Burr, J. A., Mutchler, J. E., & Warren, J. P. (2005). State commitment to home and community-based services: Effects on independent living for older unmarried women. Journal of Aging & Social Policy, 17(1), 1-18.
This study examines the impact of state variation in commitment to the provision of home and community-based services on the living arrangement outcomes of older unmarried females with functional limitations. We combine data from the 1990 U.S. Census of Population (PUMS) with state-level information on long-term care home and community based service expenditures, nursing home bed availability, and Medicaid nursing home costs from a special report that compares state variation in long-term care systems. Using multilevel logistic regression modeling techniques, we find that the risk of institutionalization compared to community living arrangements is reduced as spending for home and community-based services at the state level increases. We discuss these findings in light of policy changes during the 1990s.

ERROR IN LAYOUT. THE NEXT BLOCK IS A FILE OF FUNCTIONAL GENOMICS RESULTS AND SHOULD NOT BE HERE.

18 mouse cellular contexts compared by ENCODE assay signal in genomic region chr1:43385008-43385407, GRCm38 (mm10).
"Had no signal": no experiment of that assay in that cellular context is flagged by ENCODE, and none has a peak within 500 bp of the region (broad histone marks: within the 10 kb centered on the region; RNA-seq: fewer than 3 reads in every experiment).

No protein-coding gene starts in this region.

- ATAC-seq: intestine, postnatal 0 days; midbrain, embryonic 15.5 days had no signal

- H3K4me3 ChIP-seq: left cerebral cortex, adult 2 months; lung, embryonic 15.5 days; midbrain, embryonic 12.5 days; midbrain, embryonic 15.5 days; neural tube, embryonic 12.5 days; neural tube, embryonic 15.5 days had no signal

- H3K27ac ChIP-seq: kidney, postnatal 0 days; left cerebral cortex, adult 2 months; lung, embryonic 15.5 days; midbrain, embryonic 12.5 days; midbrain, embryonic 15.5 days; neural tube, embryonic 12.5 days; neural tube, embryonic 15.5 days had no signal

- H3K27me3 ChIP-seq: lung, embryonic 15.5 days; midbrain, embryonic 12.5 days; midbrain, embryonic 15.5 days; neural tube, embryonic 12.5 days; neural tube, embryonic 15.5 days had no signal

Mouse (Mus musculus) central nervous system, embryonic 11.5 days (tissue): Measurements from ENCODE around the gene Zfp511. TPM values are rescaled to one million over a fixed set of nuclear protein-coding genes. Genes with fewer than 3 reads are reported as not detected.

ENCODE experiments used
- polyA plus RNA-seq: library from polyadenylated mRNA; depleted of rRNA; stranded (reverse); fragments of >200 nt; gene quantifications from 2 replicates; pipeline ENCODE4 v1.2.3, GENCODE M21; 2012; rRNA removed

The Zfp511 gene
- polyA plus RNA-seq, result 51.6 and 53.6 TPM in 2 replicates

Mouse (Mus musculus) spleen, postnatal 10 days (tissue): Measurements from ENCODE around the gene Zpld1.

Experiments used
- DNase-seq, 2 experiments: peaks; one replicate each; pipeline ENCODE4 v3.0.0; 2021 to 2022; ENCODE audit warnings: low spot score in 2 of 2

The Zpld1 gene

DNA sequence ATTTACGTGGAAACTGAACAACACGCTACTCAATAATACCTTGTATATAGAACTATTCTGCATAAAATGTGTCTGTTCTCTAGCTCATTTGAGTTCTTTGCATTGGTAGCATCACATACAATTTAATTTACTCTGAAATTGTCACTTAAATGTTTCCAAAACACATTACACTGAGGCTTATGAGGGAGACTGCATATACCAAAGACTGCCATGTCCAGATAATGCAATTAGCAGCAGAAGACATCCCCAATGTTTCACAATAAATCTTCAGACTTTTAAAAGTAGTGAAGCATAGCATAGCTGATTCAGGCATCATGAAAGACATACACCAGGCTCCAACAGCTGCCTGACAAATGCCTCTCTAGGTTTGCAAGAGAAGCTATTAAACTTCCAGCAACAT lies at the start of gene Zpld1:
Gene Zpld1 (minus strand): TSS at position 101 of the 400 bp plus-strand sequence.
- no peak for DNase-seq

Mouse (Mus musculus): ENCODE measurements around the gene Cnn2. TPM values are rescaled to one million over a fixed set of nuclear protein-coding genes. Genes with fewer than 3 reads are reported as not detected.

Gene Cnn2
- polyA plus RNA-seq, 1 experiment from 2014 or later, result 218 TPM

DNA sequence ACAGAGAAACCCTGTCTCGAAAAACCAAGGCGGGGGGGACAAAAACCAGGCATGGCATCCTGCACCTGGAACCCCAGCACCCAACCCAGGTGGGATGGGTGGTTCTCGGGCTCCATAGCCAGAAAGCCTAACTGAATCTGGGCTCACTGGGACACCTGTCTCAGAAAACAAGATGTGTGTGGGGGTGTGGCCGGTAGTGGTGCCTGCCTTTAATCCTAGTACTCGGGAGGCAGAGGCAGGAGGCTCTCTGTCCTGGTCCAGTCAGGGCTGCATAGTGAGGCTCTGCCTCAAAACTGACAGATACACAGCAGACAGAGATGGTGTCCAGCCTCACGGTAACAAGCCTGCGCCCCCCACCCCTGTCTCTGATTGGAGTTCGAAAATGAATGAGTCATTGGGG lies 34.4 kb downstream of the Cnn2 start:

Canrinus, M., & Lunsky, Y. (2003). Successful aging of women with intellectual disabilities: The Toronto experience. Journal on Developmental Disabilities, 10(1), 73-78. Retrieved March 13, 2005 from http://www.oadd.org/publications/journal/
Older women with intellectual disabilities are a growing population, whose perspective has been traditionally ignored in research. This study aims to identify some key issues in aging for this group from the perspective of the women themselves. Nine women in the Greater Toronto Area participated in 1 to 2 hour interviews addressing personal demographics, economic and personal safety net, health, social roles, and well being. Findings indicate that these women face significant challenges as they age, especially in the areas of health and economic well being. Despite their challenging situations, most women report feeling relatively happy and are satisfied with the support in their lives.
Crooks, D. L. (2001, January-February). Older women with breast cancer: New understandings through grounded theory research. Health Care for Women International, 22(1-2), 99-114.